14 January 2013

The role of the EU Court of Justice in the future European post-grant patent infrastructure

In our yesterday's posting on the ksnh::law blog titled "Does Art 5 UPP Regulation enable CJEU Jurisdiction over Substantive Patent Law?", we attend to the role the Court of Justice of the European Union (CJEU) will play in the new European patent post-grant infrastructure.

This role is basically determined by Article 5.3 of the Unitary Patent Protection Regulation (UPPR), which provides a link to substantive patent law as codified by Articles 14f to 14i of the Unified Patent Court Agreement (UPCA) via referring to the "national law [of that participating Member State being] applicable to the European patent with unitary effect as an object of property" according to Art 7 UPPR.

Whether or not this link is strong enough to authorise the CJEU to hand down preliminary rulings according to Art 267 TFEU in the area of substantive patent law will be subject to interpretation by ... the CJEU itself. And there are some indications that the CJEU might not let such an opportunity slip through its fingers, such as espressed in opinion 1/09 on the compatibility of a predecessor of the UPCA - the EEUPC agreement - with EU law.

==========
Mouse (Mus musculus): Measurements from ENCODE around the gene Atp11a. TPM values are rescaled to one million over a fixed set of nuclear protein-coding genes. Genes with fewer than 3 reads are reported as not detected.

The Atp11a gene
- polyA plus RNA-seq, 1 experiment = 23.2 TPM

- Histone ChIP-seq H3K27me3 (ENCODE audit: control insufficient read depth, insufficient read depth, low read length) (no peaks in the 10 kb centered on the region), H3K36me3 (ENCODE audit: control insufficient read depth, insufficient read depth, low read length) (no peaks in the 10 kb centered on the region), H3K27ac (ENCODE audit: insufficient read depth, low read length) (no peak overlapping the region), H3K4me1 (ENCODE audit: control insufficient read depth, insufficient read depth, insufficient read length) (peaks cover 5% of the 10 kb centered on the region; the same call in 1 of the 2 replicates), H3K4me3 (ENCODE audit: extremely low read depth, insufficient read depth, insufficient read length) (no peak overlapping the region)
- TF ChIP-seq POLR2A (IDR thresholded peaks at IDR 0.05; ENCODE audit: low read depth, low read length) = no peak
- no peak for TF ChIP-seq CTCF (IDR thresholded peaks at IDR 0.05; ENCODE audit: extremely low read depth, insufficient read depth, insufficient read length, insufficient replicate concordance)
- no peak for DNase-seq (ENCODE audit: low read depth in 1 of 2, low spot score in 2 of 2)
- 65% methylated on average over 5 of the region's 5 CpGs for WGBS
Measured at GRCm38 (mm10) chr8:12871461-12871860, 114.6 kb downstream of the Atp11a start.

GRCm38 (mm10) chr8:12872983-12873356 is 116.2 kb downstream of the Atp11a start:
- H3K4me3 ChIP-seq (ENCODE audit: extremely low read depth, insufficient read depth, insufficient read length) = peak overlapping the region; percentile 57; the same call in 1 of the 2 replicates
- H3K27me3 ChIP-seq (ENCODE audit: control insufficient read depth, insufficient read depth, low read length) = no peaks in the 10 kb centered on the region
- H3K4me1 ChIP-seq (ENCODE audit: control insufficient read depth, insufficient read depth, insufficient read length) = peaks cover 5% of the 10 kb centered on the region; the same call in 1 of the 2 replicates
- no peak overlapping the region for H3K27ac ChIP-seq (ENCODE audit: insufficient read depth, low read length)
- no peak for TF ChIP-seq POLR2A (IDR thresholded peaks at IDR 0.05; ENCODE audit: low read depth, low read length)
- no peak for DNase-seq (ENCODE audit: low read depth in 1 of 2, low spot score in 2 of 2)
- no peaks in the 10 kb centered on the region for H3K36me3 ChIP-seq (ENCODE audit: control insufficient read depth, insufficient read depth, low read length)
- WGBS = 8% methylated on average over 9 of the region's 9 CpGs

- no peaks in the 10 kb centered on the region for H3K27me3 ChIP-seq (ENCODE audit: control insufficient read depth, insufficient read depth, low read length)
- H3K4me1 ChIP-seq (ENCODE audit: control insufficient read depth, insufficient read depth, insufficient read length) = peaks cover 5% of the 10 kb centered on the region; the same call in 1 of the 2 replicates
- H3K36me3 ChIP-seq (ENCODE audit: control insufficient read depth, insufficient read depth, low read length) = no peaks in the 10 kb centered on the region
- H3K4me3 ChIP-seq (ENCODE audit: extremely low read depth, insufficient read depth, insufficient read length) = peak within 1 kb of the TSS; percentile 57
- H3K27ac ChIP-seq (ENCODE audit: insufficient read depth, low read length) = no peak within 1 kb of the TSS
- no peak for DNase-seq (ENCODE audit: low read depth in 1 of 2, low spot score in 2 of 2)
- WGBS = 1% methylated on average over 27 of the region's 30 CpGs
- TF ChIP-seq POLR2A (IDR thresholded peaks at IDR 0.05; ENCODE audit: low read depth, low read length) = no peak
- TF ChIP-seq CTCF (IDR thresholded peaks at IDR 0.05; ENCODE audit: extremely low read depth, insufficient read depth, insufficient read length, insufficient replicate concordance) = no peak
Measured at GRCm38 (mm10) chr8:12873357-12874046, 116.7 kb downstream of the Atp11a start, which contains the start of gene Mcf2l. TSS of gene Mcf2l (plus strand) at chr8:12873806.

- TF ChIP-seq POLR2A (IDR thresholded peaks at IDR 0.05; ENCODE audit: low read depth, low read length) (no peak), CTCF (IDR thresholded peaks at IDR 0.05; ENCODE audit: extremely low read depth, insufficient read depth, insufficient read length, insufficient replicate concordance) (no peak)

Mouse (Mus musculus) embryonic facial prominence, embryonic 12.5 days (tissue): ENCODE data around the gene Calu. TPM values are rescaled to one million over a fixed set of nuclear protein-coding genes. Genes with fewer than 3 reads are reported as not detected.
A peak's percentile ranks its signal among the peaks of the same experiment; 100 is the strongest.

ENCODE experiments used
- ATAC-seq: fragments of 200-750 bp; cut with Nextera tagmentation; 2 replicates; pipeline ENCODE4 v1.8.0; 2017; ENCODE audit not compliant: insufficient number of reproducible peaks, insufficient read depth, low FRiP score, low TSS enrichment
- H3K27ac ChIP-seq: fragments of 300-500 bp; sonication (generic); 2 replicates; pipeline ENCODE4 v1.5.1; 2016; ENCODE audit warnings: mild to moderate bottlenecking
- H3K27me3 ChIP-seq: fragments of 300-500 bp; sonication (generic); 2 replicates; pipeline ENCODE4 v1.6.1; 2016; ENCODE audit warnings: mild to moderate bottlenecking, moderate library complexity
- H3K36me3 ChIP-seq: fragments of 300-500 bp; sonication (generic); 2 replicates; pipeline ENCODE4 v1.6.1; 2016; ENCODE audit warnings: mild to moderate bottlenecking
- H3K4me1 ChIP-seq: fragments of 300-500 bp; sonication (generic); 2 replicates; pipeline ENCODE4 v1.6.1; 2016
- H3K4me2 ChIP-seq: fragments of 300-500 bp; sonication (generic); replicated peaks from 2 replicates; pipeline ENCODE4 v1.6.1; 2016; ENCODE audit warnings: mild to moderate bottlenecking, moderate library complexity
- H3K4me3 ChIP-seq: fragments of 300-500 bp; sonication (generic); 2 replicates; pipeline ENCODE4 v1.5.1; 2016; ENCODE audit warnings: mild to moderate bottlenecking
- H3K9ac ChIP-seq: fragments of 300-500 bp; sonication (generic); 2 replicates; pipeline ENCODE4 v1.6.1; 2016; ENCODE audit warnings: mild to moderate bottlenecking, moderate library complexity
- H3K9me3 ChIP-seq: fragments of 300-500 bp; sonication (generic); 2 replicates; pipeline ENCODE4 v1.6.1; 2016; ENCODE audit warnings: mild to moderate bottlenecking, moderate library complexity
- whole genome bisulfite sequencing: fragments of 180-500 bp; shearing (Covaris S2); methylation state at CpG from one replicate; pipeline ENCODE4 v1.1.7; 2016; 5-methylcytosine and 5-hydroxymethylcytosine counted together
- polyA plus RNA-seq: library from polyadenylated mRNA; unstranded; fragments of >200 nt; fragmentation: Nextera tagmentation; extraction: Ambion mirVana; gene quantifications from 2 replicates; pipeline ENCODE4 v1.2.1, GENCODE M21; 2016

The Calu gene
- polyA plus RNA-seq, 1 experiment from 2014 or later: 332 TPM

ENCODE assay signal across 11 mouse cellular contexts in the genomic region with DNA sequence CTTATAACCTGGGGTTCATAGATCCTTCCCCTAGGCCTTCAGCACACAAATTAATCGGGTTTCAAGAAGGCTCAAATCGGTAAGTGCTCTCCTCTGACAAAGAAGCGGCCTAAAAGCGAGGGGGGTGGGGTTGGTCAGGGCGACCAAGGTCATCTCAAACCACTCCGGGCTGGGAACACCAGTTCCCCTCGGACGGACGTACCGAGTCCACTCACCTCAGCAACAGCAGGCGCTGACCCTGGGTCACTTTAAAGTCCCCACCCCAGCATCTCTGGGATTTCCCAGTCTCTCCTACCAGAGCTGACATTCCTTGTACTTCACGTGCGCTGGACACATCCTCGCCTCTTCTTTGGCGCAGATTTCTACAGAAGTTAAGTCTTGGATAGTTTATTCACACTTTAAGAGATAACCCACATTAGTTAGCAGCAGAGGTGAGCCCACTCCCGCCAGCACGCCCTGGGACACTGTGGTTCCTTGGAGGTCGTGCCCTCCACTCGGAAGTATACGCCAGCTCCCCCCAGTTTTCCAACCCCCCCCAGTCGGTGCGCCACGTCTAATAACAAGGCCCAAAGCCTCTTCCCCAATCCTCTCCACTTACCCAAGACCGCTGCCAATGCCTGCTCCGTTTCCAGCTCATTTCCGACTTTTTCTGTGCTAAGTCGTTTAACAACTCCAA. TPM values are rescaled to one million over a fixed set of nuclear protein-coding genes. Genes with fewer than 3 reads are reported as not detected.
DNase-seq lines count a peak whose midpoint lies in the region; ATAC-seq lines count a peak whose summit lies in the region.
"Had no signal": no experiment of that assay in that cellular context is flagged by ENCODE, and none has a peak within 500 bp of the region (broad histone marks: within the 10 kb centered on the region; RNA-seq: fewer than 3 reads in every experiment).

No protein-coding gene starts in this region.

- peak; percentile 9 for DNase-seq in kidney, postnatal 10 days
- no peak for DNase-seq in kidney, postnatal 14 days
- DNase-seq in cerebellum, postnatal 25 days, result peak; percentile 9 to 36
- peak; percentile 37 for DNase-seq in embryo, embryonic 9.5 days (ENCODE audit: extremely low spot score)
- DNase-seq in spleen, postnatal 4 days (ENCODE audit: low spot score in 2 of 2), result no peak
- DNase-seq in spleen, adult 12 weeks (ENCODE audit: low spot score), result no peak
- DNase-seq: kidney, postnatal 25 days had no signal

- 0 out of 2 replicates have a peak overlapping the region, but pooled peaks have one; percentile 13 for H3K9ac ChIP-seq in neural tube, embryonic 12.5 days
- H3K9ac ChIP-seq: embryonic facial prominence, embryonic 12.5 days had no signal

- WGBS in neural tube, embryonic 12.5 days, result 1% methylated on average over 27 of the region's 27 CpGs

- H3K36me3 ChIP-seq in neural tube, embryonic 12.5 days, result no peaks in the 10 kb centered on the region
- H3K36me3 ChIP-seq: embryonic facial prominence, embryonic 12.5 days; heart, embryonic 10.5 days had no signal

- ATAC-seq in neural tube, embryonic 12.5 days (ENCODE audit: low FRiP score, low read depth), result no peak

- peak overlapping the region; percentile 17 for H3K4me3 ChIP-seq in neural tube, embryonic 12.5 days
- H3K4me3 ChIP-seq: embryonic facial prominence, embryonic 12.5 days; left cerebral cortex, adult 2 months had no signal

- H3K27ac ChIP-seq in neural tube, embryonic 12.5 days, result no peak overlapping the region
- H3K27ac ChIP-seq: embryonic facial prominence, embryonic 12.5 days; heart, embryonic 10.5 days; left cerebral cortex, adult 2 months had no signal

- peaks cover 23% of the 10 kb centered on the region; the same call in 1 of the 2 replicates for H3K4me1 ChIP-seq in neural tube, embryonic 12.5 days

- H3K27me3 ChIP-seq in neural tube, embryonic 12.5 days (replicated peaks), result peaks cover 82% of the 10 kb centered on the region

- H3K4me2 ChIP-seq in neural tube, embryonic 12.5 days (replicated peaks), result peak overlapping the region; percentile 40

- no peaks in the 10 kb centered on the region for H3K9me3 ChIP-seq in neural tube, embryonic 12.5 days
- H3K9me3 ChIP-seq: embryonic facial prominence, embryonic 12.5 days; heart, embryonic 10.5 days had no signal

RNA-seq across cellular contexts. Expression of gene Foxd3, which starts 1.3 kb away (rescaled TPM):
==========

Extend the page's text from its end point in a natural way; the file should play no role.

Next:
Before this background, it might be interesting to consider this tweet on @ksnhlaw in view of the observations of A Dimopoulos and P Vantsiouri as presented in their paper "Of Trips and Traps: The Interpretative Jurisdiction of the Court of Justice of the EU Over Patent" in June 2012.

According to their study, the CJEU can, regardless of the concrete wording of the UPPR and UPCA, anyway acquire a stronger role in the application of patent law by using its jurisdiction over the patent provisions of the TRIPS Agreement, such as the substantive provisions of Art 28, since Art 208 TFEU provides the EU and its highest court with exclusive competence over "commercial aspects of intellectual property", which would incorporate the TRIPS agreement into the body of EU law (see also here).